And the scholars explain: ’22:6. Train up a child refers to the total process of moulding a child’s life. The word ‘train’ (chanak) comes from the root word meaning to “put into the mouth” and implies the idea of conditioning the palate. Thus, parental training should help children develop a taste for the things of God.

The biblical pattern of effective parental training emphasizes a balance of instruction and discipline (cf. Eph.6:1-4). The ideal parent is to be neither overly authoritarian nor overly permissive. Rather, he must balance LOVE and discipline as not to “provoke” his child to rebellion.

When he is old means simply “when he is grown up,” or a mature adult. It does not refer to the elderly years. The verse stresses the simple principle that education in the home forms the man throughout his lifetime.’

And that last sentence Friends is the gospel truth! The foundation that we receive at home will go with us throughout our lives, and if that foundation is not built on a solid, godly footing, then we will most likely drift and waiver and be double minded and insecure for most of our lives.

Remember the old saying; ‘Charity begins at home.’ It’s ever so true my people, for if we aren’t taught properly at home, then we won’t be able to behave properly outside of it. And unfortunately that is what has happened to a large part of this current generation; they haven’t been taught properly at home.

For whatever reasons, be they the busyness of their parents’ lives, or their fear of offending the children through proper discipline, or simply parents who don’t care, the youth of today are sadly unprepared for godly living today. 

And we’ll end today with a great example of godly parenting. This deals with Josiah, one of Judah’s kings. The Good Book tells it thus: ‘Josiah was eight years old when he began to reign, and he reigned in Jerusalem one and thirty years.  And he did that which was right in the sight of the Lord, and walked in the ways of David his father, and declined (did not turn aside) neither to the right hand, nor to the left.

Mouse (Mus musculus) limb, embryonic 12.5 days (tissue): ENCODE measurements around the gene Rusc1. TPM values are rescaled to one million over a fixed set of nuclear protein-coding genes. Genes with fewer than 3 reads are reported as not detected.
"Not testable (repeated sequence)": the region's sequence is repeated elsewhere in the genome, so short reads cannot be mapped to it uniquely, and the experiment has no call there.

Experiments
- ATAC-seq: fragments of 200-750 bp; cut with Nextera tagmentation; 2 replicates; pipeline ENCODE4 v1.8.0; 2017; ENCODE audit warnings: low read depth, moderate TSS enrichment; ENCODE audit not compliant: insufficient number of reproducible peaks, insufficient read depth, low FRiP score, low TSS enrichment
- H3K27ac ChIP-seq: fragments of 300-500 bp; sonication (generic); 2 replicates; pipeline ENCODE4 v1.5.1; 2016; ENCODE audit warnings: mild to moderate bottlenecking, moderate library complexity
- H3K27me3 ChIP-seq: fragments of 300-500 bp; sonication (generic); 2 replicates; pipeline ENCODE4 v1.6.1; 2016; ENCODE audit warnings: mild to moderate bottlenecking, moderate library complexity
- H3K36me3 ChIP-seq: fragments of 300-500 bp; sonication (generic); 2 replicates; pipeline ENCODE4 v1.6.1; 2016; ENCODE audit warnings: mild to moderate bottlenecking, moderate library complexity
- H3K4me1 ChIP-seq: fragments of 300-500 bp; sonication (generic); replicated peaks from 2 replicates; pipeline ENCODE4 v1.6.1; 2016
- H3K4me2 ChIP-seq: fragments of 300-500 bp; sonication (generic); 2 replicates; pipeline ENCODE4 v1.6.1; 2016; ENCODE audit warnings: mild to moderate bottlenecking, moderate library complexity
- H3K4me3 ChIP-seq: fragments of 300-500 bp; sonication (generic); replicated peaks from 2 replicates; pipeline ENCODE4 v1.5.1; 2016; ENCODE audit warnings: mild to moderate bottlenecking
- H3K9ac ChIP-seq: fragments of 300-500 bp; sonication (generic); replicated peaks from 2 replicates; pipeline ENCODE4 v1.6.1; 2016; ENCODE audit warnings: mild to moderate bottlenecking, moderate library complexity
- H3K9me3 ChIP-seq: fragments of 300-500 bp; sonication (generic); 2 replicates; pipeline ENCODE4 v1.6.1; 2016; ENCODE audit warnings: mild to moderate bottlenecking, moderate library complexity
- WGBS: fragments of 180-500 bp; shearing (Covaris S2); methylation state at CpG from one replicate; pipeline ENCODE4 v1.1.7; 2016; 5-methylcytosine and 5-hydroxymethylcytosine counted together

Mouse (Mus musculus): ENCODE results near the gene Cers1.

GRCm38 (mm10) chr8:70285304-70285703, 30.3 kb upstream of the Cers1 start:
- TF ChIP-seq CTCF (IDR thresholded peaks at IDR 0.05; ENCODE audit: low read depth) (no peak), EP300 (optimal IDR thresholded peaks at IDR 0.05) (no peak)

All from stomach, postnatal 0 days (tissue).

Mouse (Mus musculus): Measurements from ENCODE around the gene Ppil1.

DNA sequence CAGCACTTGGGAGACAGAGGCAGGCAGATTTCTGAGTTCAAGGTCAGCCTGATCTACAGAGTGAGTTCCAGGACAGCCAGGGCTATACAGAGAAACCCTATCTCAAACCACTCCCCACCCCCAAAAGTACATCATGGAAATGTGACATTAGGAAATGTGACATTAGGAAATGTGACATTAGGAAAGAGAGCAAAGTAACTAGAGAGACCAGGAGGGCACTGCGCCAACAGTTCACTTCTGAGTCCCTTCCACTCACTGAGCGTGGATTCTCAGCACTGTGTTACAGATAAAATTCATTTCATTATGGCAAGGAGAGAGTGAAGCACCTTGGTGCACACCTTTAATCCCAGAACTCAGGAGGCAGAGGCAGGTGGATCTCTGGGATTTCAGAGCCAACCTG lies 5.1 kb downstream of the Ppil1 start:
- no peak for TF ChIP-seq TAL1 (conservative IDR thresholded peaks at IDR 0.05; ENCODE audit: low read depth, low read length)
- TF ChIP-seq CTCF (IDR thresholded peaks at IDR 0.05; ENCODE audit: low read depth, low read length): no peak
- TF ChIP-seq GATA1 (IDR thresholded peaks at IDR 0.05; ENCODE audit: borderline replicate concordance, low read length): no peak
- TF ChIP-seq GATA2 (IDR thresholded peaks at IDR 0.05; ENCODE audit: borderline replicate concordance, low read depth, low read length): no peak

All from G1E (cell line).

For in the eight year of his reign, while he was yet young, he began to seek after the God of David his father: and in the twelfth year he began to purge Judah and Jerusalem from the high places (places of pagan worship), and the groves (wooden images), and the carved images, and the molten images.’ (2 Chr.34:1-3)

Now Bruh David was not Josiah’s biological father, just his forefather. And I don’t know how Josiah got so godly, because both his father Amon and his grandfather Manasseh did that which was evil in the Lord’s sight.

The scholars tell us: ‘34:2. Josiah is commended as a godly king whose faith took a straight course and who was unequalled by any Judean king in his concern for the law of God (cf. 2 Kin.22:1-2, 23-25).’

Ah Friends, how many young people of today would ever be so brave and godly eh? Not too many. And we only have ourselves to blame, because we didn’t do a good enough job raising them.

However my people, it’s not too late, we can still make some amends for our less than stellar parenting by keeping on trying with our children, though many are now set in their ways, but also by doing right by our grandchildren, the next generation. That’s our only hope to reverse the ungodly process that’s now in place. Much LOVE!

…it’s true you make the children…but you don’t make their minds…however you can be a major influence on them if you sincerely try…